The report clearly revealed that while almost all principals are skilled financial planners, they need to evolve their thinking and their perspective to that of a successful business owner.

“In the financial services world of tomorrow, successful business owners will have developed a very clear picture of what longer term success looks like for them (currently, only 29 per cent of principals have a 3-5 year strategic plan) and map out a roadmap that details how this will be achieved (66 per cent of practices do not have an operational business plan for the coming 12 months),” Bell said.

Although most business owners retain a very bullish outlook for what they can achieve in the coming 12 months, Bell said it was alarming that most have no real plans as to how these results will be delivered.

“Truly successful business owners openly admit they don’t always have all of the answers and they actively seek the opinions and thoughts of others from outside their firm. They meet regularly with people they trust and respect and are always open to different views and ideas.”

Importantly, these business owners look for someone to hold them accountable to implement their plans and to monitor their progress. However, the report found that only 44 per cent of practice owners have an external ‘sounding board’, who they regularly consult with for objective business advice.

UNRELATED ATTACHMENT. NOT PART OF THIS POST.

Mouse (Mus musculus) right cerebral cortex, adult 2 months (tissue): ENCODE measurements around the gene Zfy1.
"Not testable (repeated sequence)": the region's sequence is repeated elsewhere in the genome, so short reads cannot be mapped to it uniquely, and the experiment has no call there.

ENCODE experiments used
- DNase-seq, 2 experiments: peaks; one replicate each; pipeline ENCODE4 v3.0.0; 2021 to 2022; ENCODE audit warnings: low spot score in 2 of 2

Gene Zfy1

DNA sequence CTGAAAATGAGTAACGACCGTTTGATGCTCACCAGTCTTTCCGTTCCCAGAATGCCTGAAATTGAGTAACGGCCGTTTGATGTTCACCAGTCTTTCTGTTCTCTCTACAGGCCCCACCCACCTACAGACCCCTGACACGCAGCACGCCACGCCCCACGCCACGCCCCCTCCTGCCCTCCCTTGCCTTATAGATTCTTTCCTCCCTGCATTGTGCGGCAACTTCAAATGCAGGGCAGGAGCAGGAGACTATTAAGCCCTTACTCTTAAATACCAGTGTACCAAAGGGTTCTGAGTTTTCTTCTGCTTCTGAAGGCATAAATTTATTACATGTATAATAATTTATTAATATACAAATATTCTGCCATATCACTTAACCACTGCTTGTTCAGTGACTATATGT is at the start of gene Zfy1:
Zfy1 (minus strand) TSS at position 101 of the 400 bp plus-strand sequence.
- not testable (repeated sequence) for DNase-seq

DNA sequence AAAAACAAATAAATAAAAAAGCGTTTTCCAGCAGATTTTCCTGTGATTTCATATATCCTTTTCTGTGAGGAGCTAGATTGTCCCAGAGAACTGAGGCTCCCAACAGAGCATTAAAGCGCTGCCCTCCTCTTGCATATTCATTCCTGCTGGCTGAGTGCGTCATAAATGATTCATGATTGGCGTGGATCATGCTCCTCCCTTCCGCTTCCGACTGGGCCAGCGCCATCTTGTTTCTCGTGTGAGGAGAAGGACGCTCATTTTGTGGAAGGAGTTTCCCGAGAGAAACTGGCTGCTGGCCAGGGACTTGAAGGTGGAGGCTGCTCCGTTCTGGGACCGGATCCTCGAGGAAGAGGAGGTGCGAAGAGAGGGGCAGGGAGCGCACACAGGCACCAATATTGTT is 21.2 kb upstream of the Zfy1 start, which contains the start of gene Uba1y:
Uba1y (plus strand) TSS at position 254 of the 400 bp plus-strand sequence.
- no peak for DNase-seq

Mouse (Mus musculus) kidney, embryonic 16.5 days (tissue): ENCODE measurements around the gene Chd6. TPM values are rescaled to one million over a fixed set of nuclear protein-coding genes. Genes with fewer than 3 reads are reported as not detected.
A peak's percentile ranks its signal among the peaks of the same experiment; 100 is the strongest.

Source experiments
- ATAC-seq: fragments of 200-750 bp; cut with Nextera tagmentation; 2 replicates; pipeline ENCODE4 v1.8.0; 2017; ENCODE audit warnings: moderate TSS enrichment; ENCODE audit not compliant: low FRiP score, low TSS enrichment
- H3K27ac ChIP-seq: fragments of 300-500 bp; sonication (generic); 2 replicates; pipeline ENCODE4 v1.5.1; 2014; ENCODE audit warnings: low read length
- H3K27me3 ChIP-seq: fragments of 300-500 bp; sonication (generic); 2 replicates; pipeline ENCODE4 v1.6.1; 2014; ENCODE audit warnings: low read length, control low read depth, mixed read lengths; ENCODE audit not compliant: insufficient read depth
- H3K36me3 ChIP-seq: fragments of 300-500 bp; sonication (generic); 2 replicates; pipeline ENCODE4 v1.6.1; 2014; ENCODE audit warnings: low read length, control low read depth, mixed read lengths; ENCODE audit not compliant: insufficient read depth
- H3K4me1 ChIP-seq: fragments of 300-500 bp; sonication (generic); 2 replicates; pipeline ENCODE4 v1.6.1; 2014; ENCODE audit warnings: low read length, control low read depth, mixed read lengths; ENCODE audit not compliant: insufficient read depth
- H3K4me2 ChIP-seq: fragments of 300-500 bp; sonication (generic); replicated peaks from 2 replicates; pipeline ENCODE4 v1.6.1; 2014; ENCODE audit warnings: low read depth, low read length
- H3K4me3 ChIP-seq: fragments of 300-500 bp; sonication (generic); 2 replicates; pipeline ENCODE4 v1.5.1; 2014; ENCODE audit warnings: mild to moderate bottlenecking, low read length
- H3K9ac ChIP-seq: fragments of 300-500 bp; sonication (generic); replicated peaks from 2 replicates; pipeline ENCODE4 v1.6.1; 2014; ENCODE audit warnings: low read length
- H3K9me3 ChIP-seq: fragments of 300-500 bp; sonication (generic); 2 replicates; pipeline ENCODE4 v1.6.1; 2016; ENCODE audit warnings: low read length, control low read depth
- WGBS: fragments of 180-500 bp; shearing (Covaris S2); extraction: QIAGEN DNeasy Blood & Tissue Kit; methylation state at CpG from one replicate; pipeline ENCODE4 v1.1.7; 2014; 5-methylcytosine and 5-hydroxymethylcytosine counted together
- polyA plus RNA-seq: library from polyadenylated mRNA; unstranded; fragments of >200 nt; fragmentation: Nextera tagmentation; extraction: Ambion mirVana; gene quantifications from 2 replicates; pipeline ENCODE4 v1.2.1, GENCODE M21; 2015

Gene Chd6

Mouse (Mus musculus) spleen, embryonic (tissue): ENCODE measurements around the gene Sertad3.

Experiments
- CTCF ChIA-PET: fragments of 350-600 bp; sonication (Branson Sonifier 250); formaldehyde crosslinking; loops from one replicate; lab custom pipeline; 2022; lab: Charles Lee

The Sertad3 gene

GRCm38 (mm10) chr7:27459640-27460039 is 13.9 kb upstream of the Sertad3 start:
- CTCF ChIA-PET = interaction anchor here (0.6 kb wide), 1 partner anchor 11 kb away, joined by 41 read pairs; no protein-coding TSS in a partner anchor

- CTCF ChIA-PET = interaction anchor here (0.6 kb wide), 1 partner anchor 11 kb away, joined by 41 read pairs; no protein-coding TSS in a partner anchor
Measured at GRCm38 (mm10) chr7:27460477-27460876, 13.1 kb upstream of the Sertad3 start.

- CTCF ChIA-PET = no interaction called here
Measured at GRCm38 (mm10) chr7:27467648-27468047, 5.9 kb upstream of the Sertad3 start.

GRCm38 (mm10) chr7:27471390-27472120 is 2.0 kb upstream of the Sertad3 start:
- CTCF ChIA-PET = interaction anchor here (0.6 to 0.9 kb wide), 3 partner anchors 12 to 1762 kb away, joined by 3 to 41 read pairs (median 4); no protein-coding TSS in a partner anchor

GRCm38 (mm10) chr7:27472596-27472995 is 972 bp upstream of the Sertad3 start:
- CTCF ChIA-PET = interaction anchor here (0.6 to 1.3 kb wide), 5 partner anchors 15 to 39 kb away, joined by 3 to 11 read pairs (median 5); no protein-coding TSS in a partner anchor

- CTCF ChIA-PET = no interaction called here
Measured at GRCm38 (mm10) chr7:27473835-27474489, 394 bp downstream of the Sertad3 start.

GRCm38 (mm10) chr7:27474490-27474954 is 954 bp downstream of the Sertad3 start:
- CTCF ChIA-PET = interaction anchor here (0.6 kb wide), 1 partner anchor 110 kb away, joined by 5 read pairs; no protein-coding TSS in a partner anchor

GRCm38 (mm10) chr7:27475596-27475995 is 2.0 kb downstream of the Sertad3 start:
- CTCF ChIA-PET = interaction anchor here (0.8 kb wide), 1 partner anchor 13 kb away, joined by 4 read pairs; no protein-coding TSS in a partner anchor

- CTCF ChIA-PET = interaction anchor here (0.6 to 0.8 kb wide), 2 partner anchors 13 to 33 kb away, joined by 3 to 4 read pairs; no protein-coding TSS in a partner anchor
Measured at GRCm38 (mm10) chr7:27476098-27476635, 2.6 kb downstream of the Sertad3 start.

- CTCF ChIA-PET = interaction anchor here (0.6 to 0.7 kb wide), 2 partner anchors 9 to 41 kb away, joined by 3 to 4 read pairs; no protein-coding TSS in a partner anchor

Having a defined client value proposition is essential

Client centric

When it comes to showing demonstrable proof of their client centricity, many advice practices seemingly have a huge disconnect between what they say, what they offer and what they actually deliver. The report’s findings revealed:

  • Almost half (47 per cent) of the practices do not have a defined client value proposition and may struggle to clearly articulate the true value they deliver.
  • Two-thirds (67 per cent) do not communicate with their best clients 10+ times per year.
  • Only one-in-three (32 per cent) practices actually seek feedback from their clients.
  • Over a quarter (27 per cent) of the firms have not identified their best clients and offer them a differentiated level of service.